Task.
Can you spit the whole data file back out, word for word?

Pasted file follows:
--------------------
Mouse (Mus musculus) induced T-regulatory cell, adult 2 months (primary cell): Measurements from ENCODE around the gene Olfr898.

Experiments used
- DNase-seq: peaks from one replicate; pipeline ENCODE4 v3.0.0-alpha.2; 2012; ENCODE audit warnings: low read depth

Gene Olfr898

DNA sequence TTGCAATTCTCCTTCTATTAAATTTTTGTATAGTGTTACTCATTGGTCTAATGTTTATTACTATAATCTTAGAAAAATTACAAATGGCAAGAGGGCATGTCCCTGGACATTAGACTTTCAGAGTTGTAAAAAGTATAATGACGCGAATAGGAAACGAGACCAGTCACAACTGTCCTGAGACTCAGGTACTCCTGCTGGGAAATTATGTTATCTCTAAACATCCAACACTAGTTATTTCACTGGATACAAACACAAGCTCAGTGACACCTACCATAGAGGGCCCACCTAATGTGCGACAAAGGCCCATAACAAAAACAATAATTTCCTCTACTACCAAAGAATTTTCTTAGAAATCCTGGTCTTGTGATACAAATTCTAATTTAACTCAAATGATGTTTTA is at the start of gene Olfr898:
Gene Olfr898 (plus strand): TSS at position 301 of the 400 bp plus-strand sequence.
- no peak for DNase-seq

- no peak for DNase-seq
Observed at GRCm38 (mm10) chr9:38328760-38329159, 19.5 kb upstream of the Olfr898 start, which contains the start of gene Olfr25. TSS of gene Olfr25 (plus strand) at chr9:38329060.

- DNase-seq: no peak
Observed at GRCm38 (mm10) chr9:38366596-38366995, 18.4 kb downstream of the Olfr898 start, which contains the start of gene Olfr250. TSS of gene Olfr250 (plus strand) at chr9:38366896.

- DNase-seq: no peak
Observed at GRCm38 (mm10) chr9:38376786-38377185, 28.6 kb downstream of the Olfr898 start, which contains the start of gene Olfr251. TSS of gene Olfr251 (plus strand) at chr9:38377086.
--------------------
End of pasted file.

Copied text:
Mouse (Mus musculus) induced T-regulatory cell, adult 2 months (primary cell): Measurements from ENCODE around the gene Olfr898.

Experiments used
- DNase-seq: peaks from one replicate; pipeline ENCODE4 v3.0.0-alpha.2; 2012; ENCODE audit warnings: low read depth

Gene Olfr898

DNA sequence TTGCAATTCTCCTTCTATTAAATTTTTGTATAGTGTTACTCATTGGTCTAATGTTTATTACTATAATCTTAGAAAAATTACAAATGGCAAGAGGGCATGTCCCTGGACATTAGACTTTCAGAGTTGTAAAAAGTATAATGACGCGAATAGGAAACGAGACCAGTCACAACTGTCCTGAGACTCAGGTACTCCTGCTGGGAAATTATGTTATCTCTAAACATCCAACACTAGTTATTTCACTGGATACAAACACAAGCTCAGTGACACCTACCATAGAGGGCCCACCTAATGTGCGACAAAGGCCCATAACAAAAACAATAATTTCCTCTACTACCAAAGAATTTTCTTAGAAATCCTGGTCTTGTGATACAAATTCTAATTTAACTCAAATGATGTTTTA is at the start of gene Olfr898:
Gene Olfr898 (plus strand): TSS at position 301 of the 400 bp plus-strand sequence.
- no peak for DNase-seq

- no peak for DNase-seq
Observed at GRCm38 (mm10) chr9:38328760-38329159, 19.5 kb upstream of the Olfr898 start, which contains the start of gene Olfr25. TSS of gene Olfr25 (plus strand) at chr9:38329060.

- DNase-seq: no peak
Observed at GRCm38 (mm10) chr9:38366596-38366995, 18.4 kb downstream of the Olfr898 start, which contains the start of gene Olfr250. TSS of gene Olfr250 (plus strand) at chr9:38366896.

- DNase-seq: no peak
Observed at GRCm38 (mm10) chr9:38376786-38377185, 28.6 kb downstream of the Olfr898 start, which contains the start of gene Olfr251. TSS of gene Olfr251 (plus strand) at chr9:38377086.